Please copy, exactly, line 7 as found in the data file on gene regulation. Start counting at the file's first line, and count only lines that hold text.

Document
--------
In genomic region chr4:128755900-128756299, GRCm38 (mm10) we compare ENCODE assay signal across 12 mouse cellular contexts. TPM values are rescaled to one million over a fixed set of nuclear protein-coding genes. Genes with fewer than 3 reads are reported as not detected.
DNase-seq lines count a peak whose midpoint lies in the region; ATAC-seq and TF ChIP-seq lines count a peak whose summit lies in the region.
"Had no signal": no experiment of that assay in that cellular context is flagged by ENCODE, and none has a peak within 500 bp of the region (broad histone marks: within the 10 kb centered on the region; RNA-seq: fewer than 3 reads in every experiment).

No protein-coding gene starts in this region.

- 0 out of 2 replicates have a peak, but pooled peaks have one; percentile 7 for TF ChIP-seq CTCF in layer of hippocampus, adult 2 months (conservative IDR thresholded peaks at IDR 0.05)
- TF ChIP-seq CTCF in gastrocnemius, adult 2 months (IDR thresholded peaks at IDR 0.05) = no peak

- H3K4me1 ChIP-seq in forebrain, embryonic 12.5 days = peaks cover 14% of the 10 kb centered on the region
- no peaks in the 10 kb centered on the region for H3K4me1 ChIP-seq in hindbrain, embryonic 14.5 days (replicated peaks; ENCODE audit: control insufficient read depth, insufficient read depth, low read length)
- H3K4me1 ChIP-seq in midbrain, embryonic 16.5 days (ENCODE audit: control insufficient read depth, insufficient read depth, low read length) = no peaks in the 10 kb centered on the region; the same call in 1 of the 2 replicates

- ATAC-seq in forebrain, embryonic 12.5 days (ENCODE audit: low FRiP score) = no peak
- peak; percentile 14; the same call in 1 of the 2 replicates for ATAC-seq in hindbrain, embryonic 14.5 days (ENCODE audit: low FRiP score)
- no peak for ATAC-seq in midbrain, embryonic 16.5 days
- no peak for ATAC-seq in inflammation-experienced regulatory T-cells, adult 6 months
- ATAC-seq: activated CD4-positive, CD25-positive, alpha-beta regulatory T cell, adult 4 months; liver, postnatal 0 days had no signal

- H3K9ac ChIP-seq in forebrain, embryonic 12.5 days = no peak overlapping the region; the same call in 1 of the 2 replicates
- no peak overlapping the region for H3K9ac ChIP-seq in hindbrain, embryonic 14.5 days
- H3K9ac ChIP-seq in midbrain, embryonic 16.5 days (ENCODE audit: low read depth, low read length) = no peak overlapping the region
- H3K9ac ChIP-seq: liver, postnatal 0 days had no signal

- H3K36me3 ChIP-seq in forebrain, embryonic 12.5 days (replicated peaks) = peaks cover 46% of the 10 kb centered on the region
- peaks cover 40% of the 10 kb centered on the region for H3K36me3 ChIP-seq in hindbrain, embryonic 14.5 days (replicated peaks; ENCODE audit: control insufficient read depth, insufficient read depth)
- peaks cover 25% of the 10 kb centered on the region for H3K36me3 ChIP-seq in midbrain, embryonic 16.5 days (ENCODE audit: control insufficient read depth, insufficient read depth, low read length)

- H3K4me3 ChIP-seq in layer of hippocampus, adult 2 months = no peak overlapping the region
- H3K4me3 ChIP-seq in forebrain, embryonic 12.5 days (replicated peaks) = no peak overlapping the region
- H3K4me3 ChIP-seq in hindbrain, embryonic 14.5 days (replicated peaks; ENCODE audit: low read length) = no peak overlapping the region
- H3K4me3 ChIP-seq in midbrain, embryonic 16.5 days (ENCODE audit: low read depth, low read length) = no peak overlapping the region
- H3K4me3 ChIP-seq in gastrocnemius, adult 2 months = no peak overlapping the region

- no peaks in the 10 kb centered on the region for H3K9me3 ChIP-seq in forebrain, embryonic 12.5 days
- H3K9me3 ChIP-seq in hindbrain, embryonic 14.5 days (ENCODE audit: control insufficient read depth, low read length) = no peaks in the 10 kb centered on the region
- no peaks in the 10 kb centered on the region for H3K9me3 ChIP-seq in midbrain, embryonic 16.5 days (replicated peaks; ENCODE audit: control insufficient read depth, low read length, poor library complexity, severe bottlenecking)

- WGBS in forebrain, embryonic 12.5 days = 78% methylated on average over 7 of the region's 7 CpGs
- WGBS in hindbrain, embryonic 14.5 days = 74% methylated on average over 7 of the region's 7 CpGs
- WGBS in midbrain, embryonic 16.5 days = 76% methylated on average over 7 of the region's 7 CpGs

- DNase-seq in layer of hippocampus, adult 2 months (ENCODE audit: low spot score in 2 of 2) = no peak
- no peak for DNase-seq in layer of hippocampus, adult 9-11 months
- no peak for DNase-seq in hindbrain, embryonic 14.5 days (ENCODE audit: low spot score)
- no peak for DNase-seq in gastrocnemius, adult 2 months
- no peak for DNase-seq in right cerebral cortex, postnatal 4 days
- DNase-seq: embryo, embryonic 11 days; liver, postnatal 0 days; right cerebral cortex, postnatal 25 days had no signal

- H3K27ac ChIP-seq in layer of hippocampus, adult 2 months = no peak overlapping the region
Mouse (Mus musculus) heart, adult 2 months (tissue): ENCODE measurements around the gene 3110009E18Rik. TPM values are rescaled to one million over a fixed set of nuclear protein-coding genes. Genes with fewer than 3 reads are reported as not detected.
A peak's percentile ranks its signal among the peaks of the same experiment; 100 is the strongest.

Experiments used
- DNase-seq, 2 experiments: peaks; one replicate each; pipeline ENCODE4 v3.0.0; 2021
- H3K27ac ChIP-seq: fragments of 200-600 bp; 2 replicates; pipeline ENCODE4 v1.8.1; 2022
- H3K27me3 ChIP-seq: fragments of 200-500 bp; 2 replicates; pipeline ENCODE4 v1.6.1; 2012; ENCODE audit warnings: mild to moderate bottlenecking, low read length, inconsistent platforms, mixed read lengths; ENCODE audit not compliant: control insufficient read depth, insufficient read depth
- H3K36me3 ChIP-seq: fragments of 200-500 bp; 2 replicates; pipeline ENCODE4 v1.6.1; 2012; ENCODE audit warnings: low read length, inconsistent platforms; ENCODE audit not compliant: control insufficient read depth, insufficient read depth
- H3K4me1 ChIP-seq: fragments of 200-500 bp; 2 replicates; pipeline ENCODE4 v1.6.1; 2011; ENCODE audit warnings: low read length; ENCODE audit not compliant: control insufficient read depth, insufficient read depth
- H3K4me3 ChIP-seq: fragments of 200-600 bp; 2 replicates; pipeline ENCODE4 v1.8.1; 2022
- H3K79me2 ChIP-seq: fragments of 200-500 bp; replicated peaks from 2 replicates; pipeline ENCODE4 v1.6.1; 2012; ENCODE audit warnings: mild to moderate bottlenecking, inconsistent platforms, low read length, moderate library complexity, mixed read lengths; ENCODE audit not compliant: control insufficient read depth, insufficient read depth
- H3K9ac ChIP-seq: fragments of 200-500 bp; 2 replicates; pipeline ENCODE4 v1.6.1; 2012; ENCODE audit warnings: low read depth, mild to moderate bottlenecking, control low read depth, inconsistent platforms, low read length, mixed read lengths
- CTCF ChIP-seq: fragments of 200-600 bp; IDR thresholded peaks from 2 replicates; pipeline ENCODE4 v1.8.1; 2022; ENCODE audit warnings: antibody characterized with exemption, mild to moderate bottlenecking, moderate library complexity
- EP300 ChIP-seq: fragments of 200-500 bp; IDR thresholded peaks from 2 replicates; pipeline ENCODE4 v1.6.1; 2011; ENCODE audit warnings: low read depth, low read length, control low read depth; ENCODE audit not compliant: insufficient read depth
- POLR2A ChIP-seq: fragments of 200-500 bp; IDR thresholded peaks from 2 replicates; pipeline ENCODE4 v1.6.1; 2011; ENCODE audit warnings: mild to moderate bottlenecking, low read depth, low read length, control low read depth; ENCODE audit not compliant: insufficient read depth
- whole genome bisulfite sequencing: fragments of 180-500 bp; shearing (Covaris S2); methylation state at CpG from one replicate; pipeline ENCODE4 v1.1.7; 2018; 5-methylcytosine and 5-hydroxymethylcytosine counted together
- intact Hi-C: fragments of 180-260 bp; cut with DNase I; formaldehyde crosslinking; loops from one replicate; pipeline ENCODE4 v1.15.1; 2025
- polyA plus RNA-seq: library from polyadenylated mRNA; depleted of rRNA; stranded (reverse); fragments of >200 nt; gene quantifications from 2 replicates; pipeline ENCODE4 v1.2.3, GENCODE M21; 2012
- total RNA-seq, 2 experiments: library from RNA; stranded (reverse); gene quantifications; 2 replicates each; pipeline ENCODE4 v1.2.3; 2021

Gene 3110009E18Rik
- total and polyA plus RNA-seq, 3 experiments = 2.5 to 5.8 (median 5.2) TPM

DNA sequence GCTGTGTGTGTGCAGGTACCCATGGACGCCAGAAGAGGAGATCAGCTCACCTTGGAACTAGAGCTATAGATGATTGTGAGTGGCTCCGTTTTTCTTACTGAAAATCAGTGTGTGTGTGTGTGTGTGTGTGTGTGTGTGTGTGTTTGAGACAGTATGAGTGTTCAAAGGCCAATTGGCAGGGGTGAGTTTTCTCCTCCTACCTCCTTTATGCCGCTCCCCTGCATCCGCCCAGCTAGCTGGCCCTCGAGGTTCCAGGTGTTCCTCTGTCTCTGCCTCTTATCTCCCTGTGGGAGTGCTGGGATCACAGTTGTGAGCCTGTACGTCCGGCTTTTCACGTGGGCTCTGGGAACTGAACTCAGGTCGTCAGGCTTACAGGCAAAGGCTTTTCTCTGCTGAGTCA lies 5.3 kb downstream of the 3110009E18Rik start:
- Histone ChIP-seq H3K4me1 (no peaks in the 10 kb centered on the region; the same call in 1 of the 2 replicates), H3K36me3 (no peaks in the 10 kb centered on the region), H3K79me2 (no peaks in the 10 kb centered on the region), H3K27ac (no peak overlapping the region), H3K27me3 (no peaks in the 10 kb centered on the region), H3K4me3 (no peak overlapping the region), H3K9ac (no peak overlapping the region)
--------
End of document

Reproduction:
- H3K4me1 ChIP-seq in forebrain, embryonic 12.5 days = peaks cover 14% of the 10 kb centered on the region